Maria Adele Del Vecchio

The paradox of a story where women are the protagonists

By La Galleria Nazionale

Herstory (2014) by Maria Adele Del VecchioLa Galleria Nazionale

I was in the bookshop in Caserta, the city where I was born, chasing titles, back covers, new authors, new fallings in love, epiphanies: I remember that moment very well – I must have been 21 years old – the moment I took a book, a spine among the others, and after a quick glance at the synopsis I put it back thinking “it's written by a woman, I don't want to read a woman.”

The clear sensation of having an intellectually minor product in hand, an unrealistic and emulative stuff, perhaps sentimental, false. It lasted a few seconds, sensations that take longer to explain here than feeling them there, sensations that have, however, changed everything for me.

Who knows how many times before that moment of lucidity I had already set the same mechanism in motion and who knows why that very day I realized I was doing so? Because I noticed it. At that time, I still didn't know who I was, evidently, and what I wanted to do when I grew up: I felt an exuberance to put outside of me, and that it was vital not to hold it back. Writing or film directing, visual arts, things to which I attributed a very strong potential, in my confusion.

Putting that book down, I wondered why, in my understanding, if I discarded a text as it was written by a woman, someone would then have to take me seriously, whatever the cultural, artistic product I hoped, I wanted to propose. Why take me seriously? What was I? A half man? A 'masculone'? What? It was a trauma and also an awakening, to realize that I was full of prejudices, assimilated out of conscience, towards my own nature.

Intellectually less than the male, unrealistic, emulative, sentimental and false: if that author was so for the sole fact of being born with the vagina, I had to be too, despite the libertarian militancy, the study, the love for art. I felt the dazzling sensation of being unjust, incomplete, blind. Afraid. I suddenly discovered how patriarchy acts, deleterious and alive in our psyche to the point of corrupting the feeling of identity and belonging, neuroticizing the relationship with ourselves, with our body.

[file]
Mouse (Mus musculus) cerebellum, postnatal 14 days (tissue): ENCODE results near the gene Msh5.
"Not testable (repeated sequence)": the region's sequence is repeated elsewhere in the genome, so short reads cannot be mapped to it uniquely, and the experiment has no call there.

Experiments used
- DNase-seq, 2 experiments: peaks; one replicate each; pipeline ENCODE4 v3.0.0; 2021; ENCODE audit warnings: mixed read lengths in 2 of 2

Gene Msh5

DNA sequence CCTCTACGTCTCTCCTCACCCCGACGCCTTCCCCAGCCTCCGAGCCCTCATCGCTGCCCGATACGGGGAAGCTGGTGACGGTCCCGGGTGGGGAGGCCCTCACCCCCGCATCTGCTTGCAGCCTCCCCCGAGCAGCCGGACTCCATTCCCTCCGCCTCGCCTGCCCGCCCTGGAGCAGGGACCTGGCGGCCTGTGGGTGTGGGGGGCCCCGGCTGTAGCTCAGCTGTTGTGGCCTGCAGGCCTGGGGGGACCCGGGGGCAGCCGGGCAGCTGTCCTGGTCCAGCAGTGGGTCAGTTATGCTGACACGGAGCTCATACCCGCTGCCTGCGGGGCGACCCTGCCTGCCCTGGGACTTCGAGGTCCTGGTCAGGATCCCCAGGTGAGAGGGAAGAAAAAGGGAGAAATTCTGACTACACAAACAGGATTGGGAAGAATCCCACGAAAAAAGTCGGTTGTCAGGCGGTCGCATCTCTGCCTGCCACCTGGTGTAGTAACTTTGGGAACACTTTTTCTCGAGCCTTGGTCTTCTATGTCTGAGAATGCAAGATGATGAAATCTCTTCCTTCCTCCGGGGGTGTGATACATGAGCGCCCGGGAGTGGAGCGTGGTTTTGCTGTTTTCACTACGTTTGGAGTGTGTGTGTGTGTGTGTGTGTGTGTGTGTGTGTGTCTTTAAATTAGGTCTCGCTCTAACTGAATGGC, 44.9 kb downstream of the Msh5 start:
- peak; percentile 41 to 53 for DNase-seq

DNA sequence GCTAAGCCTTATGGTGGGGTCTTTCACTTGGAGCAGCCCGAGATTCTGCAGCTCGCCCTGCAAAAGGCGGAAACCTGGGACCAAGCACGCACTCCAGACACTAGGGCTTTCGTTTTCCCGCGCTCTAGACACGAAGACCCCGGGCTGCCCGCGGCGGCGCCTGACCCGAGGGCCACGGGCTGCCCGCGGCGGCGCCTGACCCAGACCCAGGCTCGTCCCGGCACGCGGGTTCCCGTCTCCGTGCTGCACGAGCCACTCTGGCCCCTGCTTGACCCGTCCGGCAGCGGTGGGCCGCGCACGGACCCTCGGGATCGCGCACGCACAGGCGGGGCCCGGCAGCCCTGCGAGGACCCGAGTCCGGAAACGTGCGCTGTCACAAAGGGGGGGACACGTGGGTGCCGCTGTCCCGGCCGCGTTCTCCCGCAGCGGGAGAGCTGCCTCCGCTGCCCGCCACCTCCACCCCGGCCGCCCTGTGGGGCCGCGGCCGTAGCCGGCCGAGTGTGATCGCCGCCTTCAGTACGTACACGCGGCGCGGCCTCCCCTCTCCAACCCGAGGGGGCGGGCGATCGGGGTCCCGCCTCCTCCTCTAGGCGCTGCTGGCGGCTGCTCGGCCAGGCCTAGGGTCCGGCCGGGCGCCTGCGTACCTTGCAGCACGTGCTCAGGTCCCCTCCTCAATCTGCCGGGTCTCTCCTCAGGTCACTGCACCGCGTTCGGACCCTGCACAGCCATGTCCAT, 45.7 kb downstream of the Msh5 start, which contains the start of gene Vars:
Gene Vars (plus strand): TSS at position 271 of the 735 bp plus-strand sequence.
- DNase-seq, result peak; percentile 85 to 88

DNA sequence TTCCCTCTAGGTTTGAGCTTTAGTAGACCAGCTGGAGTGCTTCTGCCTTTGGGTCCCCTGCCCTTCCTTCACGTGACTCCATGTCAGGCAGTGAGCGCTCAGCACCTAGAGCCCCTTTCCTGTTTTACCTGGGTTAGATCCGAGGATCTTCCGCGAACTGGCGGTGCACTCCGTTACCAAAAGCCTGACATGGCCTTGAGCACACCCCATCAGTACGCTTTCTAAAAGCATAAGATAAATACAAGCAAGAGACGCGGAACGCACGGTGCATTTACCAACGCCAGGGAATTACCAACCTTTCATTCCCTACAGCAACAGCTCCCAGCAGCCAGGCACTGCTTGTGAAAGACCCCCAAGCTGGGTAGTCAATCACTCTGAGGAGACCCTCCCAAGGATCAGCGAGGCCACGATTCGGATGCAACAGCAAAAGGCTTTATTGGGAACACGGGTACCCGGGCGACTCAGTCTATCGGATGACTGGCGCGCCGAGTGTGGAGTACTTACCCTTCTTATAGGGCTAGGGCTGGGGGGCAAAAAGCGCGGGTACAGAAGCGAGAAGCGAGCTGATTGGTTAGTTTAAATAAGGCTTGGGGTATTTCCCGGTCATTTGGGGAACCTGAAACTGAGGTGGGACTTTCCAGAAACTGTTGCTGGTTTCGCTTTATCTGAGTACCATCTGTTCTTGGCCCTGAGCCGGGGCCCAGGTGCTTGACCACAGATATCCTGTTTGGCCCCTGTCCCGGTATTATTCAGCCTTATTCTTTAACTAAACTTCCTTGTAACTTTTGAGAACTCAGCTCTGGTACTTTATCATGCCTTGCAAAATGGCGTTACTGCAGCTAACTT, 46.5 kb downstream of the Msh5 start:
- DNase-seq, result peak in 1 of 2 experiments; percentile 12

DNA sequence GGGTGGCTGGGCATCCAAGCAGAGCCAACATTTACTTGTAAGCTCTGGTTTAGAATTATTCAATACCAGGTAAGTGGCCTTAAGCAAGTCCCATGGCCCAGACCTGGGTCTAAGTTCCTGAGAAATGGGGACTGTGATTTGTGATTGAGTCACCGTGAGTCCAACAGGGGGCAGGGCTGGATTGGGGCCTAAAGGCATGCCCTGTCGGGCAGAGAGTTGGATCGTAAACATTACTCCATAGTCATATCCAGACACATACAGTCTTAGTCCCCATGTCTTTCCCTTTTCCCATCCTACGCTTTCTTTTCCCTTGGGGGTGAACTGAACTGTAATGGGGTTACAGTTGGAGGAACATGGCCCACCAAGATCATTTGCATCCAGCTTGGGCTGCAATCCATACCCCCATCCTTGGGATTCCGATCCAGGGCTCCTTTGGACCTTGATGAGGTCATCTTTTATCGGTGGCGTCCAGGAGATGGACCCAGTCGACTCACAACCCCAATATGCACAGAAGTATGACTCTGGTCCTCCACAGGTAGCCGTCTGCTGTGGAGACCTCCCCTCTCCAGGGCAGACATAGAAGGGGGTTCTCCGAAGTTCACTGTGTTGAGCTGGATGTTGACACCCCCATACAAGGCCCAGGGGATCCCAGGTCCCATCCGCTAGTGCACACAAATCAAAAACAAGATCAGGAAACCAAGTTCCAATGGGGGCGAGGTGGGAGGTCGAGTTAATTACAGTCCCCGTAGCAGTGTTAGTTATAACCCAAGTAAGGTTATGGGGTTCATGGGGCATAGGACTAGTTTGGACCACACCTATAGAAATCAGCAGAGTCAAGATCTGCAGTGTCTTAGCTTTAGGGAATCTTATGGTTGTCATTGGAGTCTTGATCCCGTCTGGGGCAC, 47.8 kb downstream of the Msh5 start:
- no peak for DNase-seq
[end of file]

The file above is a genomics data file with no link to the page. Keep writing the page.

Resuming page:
I don't remember much else of that day, certainly not which title I discarded with bad grace, but I think it is symbolic to tell, here, as I have since experienced, almost an illumination, the passage without sacrifices from my individual history to that herstory that still today I want to build, not only for me.

Maria Adele del Vecchio

Maria Adele Del Vecchio
(Caserta, 1976)

Maria Adele Del Vecchio – visual artist, storyteller, curator, activist, passionate about cinema and self-taught – has formed in a family of artists. Her practice includes the use of various media including installation, sculpture, photography and video.

The heterogeneity of the media used is also found in the topics examined, which vary from politics to history, from literature to sociology, all connected and oriented to a common principle: overcoming the tendency to mass hypnosis, eliminating those automatisms that alter human behavior.

The idea is to work on relationships, on "emotional correspondences" that arise from everyday experience, from direct contact with objects that themselves become works, in an attempt to formulate a new language that contributes to the growth of self-awareness and other.

These suggestions, correspondences and connections are synthesized through a philological investigation which, however, never abandons aesthetic research.

Using the practice of situationist detournement, the artist subjects objects and fragments of reality to a shift of meanings to activate, sometimes in a provocative way, a new awareness on the part of the viewer.

This is the case, for example, of the work Herstory (2011–15), the image of a neon sign where the English word "history" is modified by replacing the masculine pronoun "his" with the feminine "her".

Pointing the finger at a story written and apparently performed only by men, Del Vecchio makes a change of perspective with a simple play on words, insinuating the paradox of a story where women are the protagonists.

"I'm not interested in a story that excludes man from becoming; however, the provocation of my work is important if it creates, even just for a moment, the paradox that history could change and become only ‘hers’”, the artist says.

Paola Ugolini

Credits: Story

Maria Adele del Vecchio and Paola Ugolini

Credits: All media
The story featured may in some cases have been created by an independent third party and may not always represent the views of the institutions, listed below, who have supplied the content.
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